Learning in Action’s Definition of Emotional Intelligence
Our definition of EI is inspired and informed by the field of interpersonal neurobiology. Thus, our approach to defining and measuring EI is based upon science, but not constrained by it.
We define emotional intelligence as the ability to recognize, understand and rely equally on all dimensions of our internal experience (our thoughts, wants and feelings, not simply our emotions) and the internal experience of others, to accept and be present in the moment with who and what is, and to stay connected with and separate from others in order to navigate wisely the challenges of interpersonal relationships.
The theoretical underpinnings of our approach to EI recognize the ways in which we are all shaped by the relationships and experiences in our lives, not only metaphorically, but neurobiologically. How we are shaped impacts how we see, think, feel and experience ourselves, others and the world around us.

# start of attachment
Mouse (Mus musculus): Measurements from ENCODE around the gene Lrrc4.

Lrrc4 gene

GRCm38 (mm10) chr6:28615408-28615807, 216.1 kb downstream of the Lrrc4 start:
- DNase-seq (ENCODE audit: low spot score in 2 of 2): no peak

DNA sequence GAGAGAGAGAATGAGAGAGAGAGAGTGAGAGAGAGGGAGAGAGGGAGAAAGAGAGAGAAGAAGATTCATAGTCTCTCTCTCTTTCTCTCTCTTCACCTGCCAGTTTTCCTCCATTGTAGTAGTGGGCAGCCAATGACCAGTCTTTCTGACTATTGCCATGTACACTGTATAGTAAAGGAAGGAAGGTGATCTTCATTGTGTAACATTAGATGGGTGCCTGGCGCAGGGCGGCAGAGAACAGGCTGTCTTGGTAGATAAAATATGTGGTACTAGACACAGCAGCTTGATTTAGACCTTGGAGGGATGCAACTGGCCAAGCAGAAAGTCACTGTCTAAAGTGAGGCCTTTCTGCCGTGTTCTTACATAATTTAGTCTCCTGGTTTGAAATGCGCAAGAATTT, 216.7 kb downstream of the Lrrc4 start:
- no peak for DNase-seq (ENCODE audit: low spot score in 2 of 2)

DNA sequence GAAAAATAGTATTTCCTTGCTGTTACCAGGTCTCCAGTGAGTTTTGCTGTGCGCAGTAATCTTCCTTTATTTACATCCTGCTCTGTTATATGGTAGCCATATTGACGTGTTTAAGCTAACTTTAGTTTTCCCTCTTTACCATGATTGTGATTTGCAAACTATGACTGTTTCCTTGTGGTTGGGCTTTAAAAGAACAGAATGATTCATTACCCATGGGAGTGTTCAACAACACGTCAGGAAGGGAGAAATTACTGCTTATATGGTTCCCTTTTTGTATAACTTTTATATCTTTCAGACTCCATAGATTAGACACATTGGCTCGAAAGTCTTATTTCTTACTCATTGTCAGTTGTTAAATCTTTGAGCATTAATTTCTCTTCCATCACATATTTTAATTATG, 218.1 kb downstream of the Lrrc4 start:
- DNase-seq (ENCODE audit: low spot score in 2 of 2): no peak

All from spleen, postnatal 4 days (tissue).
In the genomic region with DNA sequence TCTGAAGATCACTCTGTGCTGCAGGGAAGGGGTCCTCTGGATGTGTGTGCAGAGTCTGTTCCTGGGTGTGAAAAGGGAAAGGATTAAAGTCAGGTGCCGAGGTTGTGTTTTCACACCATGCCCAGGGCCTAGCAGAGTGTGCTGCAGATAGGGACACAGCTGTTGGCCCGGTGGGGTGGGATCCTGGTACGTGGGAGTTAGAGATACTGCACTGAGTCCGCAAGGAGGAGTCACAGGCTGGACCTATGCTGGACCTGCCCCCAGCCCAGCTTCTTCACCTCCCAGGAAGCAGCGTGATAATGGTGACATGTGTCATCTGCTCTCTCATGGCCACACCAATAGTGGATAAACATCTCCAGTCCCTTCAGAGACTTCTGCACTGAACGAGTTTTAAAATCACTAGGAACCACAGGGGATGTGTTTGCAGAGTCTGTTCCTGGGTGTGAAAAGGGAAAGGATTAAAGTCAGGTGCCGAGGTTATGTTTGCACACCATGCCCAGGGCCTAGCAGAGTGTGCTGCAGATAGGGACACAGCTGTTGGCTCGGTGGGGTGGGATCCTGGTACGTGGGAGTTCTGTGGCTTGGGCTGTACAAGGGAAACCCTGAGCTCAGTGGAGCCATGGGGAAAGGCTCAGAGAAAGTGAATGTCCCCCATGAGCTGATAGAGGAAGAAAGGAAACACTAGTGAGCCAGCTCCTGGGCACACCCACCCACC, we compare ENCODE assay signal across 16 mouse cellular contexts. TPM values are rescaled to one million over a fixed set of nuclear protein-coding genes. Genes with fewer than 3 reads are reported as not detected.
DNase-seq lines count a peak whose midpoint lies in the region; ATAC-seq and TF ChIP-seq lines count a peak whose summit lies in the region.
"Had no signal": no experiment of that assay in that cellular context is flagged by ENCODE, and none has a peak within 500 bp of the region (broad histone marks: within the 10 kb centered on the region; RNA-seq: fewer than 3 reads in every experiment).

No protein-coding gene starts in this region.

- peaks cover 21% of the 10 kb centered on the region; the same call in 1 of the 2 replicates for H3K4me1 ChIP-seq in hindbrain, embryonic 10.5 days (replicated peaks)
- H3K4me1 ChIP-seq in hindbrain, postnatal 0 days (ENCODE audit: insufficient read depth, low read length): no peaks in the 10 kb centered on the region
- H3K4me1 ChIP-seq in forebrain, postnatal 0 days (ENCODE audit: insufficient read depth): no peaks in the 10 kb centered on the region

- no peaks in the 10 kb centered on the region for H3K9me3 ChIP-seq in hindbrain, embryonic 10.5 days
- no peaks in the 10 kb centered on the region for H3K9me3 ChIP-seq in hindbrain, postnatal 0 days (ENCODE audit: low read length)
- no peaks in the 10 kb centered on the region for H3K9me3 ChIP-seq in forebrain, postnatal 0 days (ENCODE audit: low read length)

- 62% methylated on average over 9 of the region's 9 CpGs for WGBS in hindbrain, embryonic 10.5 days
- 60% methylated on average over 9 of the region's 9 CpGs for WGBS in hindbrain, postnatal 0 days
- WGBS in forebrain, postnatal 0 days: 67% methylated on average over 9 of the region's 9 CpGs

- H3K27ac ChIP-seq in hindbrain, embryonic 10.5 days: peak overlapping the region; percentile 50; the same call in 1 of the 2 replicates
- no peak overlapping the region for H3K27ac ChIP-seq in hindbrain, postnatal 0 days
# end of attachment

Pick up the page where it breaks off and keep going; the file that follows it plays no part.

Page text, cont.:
The end result of that shaping becomes our default experience – our patterns of thinking, feeling, wanting and focusing – that become the non-conscious backdrop to our lives and relationships. Only by becoming aware of how we’ve been shaped in ways we can’t see, are we able to become emotionally intelligent. (That is the awareness created by the EQ Profile).
We believe that emotional intelligence is an inside job. While we don’t diminish the importance of developing social skill, without the core capacities of emotional intelligence, it’s akin to “putting lipstick on a pig.”
The inner capacities that make up emotional intelligence can be developed once we are aware of them.Download Article 1K Club